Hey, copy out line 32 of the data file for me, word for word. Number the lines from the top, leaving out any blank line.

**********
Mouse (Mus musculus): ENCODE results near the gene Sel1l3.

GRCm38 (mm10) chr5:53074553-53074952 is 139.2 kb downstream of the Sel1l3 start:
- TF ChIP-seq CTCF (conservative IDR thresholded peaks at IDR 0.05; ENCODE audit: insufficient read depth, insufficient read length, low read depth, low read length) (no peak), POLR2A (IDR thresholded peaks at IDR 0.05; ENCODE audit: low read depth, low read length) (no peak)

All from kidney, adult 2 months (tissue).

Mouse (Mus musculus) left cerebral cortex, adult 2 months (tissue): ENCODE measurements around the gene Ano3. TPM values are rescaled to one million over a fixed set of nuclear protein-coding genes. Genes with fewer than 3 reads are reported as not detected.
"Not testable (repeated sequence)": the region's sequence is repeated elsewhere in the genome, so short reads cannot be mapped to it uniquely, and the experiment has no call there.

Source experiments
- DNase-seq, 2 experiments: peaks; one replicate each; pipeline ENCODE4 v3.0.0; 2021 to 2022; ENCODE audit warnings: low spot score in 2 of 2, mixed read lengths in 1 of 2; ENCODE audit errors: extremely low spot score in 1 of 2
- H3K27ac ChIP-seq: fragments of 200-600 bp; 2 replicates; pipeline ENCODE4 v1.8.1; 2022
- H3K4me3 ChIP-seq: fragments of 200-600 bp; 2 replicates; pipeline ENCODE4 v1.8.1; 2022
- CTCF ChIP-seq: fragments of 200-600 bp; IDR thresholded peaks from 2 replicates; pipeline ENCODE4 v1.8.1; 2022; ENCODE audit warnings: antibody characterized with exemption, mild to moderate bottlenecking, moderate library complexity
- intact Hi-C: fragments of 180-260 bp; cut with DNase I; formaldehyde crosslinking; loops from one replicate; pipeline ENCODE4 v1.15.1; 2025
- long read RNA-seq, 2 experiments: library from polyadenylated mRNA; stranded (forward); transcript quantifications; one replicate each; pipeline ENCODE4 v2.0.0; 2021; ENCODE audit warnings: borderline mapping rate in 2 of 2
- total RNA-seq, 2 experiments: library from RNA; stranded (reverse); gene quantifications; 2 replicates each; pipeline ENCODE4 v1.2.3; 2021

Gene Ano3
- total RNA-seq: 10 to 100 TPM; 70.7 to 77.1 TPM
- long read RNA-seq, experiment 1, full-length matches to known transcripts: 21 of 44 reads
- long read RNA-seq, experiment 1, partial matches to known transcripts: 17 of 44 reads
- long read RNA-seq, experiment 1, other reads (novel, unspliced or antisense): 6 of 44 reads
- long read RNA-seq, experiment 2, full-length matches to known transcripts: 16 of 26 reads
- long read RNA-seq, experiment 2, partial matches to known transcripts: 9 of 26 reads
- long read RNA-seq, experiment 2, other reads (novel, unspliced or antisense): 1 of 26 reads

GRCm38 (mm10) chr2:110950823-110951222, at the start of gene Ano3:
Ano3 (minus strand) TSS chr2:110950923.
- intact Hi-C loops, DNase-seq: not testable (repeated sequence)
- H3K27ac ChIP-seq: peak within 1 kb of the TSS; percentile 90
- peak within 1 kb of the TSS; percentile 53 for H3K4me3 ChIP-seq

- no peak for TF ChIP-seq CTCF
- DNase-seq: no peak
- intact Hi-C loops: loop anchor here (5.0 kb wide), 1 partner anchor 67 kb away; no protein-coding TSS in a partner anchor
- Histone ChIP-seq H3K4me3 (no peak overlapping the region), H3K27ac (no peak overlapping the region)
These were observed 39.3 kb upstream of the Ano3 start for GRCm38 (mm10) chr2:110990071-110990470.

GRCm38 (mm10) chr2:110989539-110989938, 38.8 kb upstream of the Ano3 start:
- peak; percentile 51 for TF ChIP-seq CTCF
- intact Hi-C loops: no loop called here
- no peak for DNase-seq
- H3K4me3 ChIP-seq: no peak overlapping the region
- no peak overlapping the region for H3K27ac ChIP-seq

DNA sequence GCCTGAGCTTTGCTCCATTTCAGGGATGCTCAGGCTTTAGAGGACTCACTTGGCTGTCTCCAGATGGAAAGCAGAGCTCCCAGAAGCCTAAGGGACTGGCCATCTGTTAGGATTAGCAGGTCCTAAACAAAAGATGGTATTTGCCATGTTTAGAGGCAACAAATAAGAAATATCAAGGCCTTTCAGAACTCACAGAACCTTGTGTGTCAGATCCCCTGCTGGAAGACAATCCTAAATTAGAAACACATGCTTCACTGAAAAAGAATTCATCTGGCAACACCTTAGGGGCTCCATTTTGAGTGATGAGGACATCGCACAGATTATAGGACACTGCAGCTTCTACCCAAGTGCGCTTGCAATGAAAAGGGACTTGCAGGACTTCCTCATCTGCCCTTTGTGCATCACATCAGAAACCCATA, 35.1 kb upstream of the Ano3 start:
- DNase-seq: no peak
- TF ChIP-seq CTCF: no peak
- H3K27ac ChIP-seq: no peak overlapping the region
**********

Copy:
These were observed 39.3 kb upstream of the Ano3 start for GRCm38 (mm10) chr2:110990071-110990470.